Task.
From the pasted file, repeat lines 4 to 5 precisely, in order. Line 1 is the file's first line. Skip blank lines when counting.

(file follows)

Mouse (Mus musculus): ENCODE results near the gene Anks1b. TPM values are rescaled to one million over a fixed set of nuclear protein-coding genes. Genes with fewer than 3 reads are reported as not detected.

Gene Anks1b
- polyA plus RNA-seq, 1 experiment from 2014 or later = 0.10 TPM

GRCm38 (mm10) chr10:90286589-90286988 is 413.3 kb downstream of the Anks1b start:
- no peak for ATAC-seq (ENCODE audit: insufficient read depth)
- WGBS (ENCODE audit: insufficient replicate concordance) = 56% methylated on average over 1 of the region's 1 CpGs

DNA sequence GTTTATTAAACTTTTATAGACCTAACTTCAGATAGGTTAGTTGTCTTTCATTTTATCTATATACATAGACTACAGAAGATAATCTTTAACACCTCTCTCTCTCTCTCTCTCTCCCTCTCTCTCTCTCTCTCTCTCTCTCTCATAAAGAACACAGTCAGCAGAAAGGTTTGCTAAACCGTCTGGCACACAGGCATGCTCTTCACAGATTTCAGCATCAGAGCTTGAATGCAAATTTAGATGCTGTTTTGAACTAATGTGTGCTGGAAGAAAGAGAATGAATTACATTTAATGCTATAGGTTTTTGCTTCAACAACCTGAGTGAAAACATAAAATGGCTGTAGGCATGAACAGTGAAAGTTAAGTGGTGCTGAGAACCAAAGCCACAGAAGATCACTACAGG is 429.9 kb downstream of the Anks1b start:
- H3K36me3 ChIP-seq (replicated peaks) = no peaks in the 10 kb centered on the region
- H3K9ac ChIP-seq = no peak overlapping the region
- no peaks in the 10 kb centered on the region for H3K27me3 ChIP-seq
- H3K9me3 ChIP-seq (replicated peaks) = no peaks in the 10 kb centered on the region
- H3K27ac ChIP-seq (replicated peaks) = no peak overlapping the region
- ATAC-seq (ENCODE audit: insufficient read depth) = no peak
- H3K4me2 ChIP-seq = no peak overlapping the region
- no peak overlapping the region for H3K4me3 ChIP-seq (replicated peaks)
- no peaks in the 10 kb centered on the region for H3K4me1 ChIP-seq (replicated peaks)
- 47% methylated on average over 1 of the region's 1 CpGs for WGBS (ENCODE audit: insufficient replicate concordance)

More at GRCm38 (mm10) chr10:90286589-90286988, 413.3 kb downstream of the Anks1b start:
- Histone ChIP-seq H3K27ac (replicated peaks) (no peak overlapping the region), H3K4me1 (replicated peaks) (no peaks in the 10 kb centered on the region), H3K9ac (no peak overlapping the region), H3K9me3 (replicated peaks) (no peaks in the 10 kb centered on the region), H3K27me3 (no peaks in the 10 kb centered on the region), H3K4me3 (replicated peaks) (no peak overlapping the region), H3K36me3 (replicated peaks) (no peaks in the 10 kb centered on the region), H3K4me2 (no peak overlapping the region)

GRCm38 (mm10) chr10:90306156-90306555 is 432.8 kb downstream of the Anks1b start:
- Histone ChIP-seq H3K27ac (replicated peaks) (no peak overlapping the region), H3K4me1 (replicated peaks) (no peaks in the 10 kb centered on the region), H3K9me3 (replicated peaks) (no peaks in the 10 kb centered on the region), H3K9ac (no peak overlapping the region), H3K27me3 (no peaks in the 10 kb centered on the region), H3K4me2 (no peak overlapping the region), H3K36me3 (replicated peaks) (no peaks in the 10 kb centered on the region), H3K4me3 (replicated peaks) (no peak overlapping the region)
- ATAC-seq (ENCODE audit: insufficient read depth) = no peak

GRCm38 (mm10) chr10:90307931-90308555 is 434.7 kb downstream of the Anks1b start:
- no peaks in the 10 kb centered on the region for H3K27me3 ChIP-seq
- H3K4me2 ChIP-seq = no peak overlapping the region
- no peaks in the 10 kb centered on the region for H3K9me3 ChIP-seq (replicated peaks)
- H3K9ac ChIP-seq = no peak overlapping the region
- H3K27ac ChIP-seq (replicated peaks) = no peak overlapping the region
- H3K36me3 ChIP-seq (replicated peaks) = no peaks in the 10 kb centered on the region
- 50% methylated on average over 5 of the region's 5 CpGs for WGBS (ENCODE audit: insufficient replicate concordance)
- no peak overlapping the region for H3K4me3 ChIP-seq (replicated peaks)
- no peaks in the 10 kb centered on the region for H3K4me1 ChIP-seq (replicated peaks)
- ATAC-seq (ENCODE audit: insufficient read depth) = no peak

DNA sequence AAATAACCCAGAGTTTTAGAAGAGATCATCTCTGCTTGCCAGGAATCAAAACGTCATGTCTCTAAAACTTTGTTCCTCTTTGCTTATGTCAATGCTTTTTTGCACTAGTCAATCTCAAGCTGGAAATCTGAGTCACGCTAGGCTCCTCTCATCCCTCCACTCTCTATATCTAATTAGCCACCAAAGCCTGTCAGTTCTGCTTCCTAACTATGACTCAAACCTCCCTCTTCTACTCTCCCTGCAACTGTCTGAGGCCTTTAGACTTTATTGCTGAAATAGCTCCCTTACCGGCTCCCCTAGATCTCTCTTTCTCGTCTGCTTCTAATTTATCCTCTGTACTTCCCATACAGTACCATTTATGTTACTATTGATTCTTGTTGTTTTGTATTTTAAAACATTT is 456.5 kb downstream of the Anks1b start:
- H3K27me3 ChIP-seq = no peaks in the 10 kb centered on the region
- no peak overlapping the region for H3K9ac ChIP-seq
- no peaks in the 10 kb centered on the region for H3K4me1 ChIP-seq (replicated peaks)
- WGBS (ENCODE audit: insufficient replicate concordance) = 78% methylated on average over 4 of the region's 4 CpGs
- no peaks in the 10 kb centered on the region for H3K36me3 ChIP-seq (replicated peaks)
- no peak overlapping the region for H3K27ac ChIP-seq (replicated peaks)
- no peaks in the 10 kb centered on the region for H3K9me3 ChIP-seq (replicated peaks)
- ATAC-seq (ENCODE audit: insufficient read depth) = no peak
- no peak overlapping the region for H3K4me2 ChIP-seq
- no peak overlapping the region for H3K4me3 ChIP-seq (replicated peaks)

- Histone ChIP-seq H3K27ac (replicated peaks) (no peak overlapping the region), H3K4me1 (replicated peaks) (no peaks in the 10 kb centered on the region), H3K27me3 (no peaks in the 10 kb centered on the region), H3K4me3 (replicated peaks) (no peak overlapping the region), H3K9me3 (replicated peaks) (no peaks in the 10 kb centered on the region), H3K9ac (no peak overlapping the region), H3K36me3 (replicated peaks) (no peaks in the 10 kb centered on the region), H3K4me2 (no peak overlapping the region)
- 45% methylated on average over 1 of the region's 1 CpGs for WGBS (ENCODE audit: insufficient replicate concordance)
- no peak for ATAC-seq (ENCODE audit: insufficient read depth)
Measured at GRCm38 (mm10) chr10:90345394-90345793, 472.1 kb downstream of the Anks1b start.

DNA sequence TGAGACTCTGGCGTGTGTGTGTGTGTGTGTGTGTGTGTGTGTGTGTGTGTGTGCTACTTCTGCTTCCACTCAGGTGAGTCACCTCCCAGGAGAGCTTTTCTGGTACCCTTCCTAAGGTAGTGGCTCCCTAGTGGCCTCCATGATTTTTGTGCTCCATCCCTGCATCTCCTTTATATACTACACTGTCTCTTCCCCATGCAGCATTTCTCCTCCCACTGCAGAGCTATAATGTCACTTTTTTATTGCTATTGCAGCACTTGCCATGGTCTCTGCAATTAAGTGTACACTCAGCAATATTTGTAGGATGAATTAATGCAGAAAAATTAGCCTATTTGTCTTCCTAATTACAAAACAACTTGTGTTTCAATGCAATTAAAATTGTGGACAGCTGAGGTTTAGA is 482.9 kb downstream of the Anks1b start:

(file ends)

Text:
GRCm38 (mm10) chr10:90286589-90286988 is 413.3 kb downstream of the Anks1b start:
- no peak for ATAC-seq (ENCODE audit: insufficient read depth)